Posted by Editoress on 03/23/21
A new Canadian company named GiBLI Tech, based Halifax, Nova Scotia, has announced the development of a bike-mounted aerodynamic sensor that can provide real-time information on coefficient of aerodynamic drag (CdA), which provides a measure of aerodynamic efficiency - how much energy a rider must exert to overcome wind resistance. The company has also announced a partnership with Cycling Canada to provide their technology to the national team and high performance program.
Until now, the most accurate way to test CdA was in a wind tunnel - a costly undertaking. However, according to GiBLI Tech, their patent-pending G10 sensor will provide real-time CdA measurements, allowing any rider to identify optimal positioning or the effects of equipment changes while riding.
In a statement, GiBLI Tech explains, The G10 sensor will allow not only professional athletes, but also age group athletes to find more speed without having to train harder, or longer. This is the first time that athletes can shave seconds and even minutes off of their cycling efforts. For example, a 12% savings can save over 2 minutes in a 40 kilometre time trial, or over 10 minutes in a 180 kilometre long course triathlon leg.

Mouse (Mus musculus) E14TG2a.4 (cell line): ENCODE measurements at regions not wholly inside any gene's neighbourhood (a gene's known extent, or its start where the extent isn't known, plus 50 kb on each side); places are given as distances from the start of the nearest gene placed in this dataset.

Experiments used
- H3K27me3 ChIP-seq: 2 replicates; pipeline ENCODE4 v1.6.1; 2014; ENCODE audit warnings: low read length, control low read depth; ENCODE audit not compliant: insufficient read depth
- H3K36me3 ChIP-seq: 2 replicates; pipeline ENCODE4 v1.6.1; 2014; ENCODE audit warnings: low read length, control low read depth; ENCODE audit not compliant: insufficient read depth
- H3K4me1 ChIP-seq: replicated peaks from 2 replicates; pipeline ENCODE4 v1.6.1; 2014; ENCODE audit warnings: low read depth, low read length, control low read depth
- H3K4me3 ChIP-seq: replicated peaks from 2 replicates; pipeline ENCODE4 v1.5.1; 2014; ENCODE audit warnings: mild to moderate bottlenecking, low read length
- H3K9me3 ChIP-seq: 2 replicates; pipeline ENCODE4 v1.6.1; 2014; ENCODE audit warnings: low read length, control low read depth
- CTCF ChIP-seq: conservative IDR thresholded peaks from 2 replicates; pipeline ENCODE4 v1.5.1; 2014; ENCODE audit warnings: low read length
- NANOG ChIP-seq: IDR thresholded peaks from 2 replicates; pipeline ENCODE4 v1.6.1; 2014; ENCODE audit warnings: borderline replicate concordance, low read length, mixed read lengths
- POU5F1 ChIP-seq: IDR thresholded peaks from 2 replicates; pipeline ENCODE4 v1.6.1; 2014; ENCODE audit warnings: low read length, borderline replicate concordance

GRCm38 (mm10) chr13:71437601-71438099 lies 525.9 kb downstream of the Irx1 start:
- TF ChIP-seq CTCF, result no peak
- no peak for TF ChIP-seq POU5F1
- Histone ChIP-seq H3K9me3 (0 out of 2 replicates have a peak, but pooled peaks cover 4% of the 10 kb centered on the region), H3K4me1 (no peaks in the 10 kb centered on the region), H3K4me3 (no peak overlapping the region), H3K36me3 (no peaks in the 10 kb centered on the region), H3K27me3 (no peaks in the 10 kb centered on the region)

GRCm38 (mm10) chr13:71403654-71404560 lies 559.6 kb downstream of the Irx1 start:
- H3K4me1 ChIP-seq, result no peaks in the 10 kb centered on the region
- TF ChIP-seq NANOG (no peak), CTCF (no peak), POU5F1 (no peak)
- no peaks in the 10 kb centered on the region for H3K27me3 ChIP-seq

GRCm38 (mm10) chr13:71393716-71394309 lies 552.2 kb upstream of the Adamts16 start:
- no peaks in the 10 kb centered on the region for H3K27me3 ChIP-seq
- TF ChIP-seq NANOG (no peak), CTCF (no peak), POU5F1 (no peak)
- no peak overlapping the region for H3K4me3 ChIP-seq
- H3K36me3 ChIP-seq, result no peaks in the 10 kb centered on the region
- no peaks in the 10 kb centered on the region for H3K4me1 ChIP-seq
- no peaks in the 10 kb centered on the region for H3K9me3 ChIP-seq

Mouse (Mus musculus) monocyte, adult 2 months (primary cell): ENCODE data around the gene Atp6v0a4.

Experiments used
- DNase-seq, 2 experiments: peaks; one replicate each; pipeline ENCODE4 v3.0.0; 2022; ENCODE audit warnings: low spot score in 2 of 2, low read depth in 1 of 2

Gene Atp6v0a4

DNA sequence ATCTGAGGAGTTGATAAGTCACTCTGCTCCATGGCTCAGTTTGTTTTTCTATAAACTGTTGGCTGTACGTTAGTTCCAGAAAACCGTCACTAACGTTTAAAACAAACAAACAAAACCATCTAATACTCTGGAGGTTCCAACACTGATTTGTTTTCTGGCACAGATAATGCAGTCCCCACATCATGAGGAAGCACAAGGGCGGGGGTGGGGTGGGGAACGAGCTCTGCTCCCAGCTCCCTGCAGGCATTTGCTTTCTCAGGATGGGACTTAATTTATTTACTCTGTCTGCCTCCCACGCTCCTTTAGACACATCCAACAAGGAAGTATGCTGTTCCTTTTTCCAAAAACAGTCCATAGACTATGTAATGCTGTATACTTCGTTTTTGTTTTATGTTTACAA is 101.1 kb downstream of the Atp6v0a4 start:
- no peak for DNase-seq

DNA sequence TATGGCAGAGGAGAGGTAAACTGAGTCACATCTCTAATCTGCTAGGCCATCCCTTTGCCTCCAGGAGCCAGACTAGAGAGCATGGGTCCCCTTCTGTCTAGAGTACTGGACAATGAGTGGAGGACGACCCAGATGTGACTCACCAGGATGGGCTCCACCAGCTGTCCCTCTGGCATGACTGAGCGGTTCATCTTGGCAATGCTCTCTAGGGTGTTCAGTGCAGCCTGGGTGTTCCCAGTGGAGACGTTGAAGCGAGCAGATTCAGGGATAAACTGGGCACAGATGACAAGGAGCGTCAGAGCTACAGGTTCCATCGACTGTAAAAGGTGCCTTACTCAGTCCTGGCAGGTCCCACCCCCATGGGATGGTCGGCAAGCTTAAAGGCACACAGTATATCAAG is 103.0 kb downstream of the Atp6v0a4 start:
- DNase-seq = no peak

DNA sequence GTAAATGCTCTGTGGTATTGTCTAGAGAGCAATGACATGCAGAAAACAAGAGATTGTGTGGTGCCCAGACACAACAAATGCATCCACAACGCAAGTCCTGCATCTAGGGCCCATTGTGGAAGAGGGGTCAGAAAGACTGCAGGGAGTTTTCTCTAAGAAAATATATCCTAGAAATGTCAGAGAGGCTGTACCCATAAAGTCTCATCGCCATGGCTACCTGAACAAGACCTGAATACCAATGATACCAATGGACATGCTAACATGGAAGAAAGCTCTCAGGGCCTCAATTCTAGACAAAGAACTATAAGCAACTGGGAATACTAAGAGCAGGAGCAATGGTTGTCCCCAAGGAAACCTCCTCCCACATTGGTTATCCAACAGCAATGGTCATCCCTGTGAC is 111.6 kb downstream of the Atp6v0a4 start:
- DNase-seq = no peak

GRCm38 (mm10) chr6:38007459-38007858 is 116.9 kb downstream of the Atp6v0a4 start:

The unit requires the use of a power meter and attaches to the front of the handlebars. The suggested retail is $850 (U.S.), and GiBLI Tech will begin taking orders in April, with expected deliveries to begin in June.
Among the details, it measures wind direction, has an on-board GPS, has an iOS and Android compatible app and is water resistant.
The company co-founders are Ben Bschaden (CEO) and Mark Ernsting. Ernsting is well-known in Canadian cycling circles as the founder of M1 Sports Management, an athlete agent and Series Director for BC Superweek.
Mark Ernsting says, "It brings me immense pleasure knowing that our sensor will help Cycling Canada’s current and future generation of athletes have access to our technology."
"We were very impressed with the potential of the GiBLI technology to help us explore aero gains in real world conditions," said Kris Westwood, High Performance Director at Cycling Canada. "Having instantaneous feedback on the effect of even tiny changes of position will be a huge advantage to both our road and track programs."
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